Monday, October 10, 2011

Wendi and Kea paddle board

'Dis doggie right here a good boyyyyyyyyyy

What we got here is a serious case of kerfuffle in the imbroglio, Torn Slatterns and Nugget Ranchers

In Austria, Arnold Schwarzenegger dedicated his childhood home as a museum in his own honor; currently Arnold is interviewing prospective maids for the house privately.

The museum includes a giant brass statue of Arnold on the front lawn. The statue is very realistic except the testicles are bigger and far more lifelike.

And the statue is a much better actor than Arnold.

Since you asked:

Oakland Raider owner, Al Davis, was a classic example of a man you could despise intensely for all of his slime-ball and sleazy screwing of great people and places, but somehow you also had to admire his sand.

Not only did Davis screw-over people far classier and nicer, like Pete Rozelle, Marcus Allen and Charger owner Eugene Klein, Davis also screwed entire cities, Oakland by moving to Los Angeles, then he screwed Los Angeles – including stealing $10 mil from a poor blue-collar town Irwindale – by moving back to Oakland. The mean-spirited vindictiveness Davis constantly lived on bordered on insanity.

For better or for worse, Davis was proof that a terrible and loathsome human being can achieve incredible things. This is not speaking ill of the dead, this is simply the truth. Nothing is more hypocritical than glossing-over a dead person's horrible acts in life.

"Stalin wasn't a bad guy once you got to know him."

But as angry, litigious, bitter, classless and tacky as Davis was – he dressed and looked like a Hoboken porn store owner leaving a dime tip at a greasy spoon diner – Davis was a true rebel and a sports pioneer. Al Davis really did do it his way.

No doubt about it, love him or hate him, Al Davis left a considerable mark. And he was not boring. He was, as the saying goes, really fun to hate and I am going to miss that.

Now, you know hows I hates to brags about my grilling, but . . .

Baby back pork ribs, membrane removed from the back, marinate in apple juice and enough sea salt to make a tad salty and a blast of garlic powder. Three hours.

Make a rub of garlic powder, smoked paprika, ground pepper, Old Bay. Rub liberally. Preheat oven to 200. Place ribs on a dripping pan and cover with aluminum foil, in the oven four hours.

For the barbeque sauce, sauté finely diced sweet onion, add garlic powder and salt, a jar of peach marmalade, good blast of beer, apple cider vinegar, Worcestershire sauce, mustard, ketchup and honey, let it simmer down by at least half until thick.

Prepare the Weber grill as a smoker with oak lump charcoal. Close the bottom holes and top holes to over half shut. Soak apple wood chips in water. Throw the soaked chips on top of the coals, put the ribs meat-side up away from the coals and cover. Let the ribs smoke at about 220 degrees for an hour and a half. For the last 15 minutes slather both sides with the peach BBQ sauce.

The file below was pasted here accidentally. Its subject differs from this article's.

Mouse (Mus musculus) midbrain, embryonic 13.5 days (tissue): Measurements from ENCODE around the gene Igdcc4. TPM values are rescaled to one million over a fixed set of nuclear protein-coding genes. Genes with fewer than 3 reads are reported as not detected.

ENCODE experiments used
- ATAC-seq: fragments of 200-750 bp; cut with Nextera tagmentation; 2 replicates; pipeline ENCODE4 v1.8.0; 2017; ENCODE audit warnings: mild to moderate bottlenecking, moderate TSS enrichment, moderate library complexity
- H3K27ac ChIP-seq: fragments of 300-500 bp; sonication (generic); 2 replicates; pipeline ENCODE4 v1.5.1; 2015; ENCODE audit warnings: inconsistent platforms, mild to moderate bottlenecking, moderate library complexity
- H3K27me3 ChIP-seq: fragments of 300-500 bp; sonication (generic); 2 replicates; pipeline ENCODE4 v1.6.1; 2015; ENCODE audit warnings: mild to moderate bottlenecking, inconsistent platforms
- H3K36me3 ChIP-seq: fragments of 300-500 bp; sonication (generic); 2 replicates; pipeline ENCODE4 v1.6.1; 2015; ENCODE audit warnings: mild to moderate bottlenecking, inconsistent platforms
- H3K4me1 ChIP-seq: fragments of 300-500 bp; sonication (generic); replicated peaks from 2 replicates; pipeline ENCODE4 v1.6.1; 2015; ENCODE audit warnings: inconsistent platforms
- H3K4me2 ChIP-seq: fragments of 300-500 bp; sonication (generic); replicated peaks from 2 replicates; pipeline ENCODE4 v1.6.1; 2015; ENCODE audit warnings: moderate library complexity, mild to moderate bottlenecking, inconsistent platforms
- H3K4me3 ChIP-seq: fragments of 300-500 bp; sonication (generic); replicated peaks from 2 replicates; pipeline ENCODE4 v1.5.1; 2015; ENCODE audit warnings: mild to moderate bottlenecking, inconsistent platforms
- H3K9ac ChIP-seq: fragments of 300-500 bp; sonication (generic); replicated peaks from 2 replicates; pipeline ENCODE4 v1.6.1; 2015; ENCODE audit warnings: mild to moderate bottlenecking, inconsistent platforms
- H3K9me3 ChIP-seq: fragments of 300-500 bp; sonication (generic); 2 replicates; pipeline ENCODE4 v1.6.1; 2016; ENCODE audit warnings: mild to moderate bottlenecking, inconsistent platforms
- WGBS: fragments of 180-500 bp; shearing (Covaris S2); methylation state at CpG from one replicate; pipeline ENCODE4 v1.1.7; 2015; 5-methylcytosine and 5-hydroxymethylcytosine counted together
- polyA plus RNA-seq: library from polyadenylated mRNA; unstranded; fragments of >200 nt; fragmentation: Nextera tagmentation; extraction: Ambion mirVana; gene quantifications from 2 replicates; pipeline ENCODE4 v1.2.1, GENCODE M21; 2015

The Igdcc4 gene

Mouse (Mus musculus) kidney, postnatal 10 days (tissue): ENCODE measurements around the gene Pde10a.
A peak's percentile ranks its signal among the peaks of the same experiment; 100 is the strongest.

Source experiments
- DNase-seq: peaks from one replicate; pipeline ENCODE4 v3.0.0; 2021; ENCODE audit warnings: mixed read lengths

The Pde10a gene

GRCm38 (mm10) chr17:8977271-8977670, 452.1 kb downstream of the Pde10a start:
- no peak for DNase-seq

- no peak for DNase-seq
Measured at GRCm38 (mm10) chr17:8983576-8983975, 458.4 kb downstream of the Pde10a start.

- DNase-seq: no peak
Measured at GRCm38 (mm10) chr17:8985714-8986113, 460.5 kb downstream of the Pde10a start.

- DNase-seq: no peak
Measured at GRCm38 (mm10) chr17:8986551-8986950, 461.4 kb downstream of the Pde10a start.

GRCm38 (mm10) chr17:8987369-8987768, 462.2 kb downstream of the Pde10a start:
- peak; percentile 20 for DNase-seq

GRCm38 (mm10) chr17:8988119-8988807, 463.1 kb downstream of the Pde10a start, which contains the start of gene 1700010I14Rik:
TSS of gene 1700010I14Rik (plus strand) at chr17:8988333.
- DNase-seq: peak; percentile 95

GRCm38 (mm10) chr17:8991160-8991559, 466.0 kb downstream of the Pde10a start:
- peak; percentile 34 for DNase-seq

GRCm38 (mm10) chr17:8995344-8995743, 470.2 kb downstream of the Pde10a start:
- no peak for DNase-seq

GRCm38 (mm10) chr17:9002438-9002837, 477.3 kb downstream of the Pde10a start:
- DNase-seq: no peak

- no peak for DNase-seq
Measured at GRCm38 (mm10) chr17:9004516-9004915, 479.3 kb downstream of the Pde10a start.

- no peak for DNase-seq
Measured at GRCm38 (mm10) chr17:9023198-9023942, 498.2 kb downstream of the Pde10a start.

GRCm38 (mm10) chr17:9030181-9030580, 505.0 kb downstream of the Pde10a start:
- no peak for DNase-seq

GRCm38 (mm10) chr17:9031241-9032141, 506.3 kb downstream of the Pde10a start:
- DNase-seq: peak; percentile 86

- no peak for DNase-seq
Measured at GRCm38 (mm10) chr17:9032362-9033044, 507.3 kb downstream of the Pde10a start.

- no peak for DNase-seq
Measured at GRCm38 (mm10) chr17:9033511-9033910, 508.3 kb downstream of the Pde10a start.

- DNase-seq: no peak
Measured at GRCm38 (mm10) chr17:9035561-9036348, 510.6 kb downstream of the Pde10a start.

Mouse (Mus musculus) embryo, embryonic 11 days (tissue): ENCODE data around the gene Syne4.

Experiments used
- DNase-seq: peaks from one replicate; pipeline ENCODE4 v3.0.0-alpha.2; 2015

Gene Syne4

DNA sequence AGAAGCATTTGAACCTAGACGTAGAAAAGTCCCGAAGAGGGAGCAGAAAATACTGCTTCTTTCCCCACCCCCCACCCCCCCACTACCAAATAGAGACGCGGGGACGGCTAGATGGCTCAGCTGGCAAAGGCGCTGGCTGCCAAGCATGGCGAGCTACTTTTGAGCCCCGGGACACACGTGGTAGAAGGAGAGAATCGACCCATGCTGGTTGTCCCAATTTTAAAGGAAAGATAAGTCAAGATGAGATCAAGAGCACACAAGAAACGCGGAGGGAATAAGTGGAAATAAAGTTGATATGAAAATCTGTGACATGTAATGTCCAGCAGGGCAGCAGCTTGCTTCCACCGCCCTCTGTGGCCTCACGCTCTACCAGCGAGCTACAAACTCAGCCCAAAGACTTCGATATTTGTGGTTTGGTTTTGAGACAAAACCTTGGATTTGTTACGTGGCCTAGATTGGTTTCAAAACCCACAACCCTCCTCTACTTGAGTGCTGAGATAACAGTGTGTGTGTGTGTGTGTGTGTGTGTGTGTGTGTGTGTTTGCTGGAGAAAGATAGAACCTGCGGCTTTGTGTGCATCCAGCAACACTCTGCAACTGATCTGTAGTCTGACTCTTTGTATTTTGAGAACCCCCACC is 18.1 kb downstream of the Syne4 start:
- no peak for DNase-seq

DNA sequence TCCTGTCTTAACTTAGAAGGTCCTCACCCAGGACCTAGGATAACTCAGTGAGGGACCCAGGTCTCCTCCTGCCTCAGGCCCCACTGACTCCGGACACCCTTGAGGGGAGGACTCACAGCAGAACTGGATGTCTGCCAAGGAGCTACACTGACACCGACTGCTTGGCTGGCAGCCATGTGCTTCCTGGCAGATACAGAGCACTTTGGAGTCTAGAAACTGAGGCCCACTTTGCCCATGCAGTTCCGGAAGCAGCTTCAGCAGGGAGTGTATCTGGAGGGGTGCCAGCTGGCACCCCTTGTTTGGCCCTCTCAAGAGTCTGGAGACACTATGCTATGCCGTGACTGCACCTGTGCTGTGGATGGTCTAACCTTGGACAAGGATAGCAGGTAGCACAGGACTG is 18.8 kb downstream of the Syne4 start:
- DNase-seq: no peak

For the final touch sear the ribs meat side down directly over the coals just for a minute or so to get some grill markings.

Let rest under a tent of tin foil. Slice in individual slices and occasional two-rib slices. Should slice like a hot knife through butter. Arrange grilled meat-side up on a metal serving platter and cover with quite a few peach slices.

Play rocking blues harmonica, namely Sonny Boy, Slim, Junior and Little Walter, light candles and always provide hand wipes. The meat is tender, but not soupy, slightly al dente, you can still taste the pork along with a touch of smoke and the sweetness of the peach sauce.

That is a boo yah too yah in the hoosekah.

Started doing TM (Transcendental Meditation) again, just once in the early evening to relax. It is amazing how good I feel. Think the best of both worlds of a massage and a good nap.

It is amazing how the mind works. When I meditate, with fondness I can clearly think back to the sounds, thoughts and smells of when I first did TM regularly in high school. Can smell the cork wall in my room I used to pin-up clipping from "Sports Illustrated". The feel of the orange corduroy bed spread and the big foam block I rested my back against with my bare feet on the white pile carpet.

Can almost hear our dog, Charlie, scampering around with his toenails skipping on the tile kitchen floor downstairs as my mom laughed on the phone as she diced up onions for meat loaf or spaghetti.
How selfish, spoiled and psychotically uptight my later-in-high school sadistic alleged "girlfriends" were.

OK, it isn't all memories of fondness . . .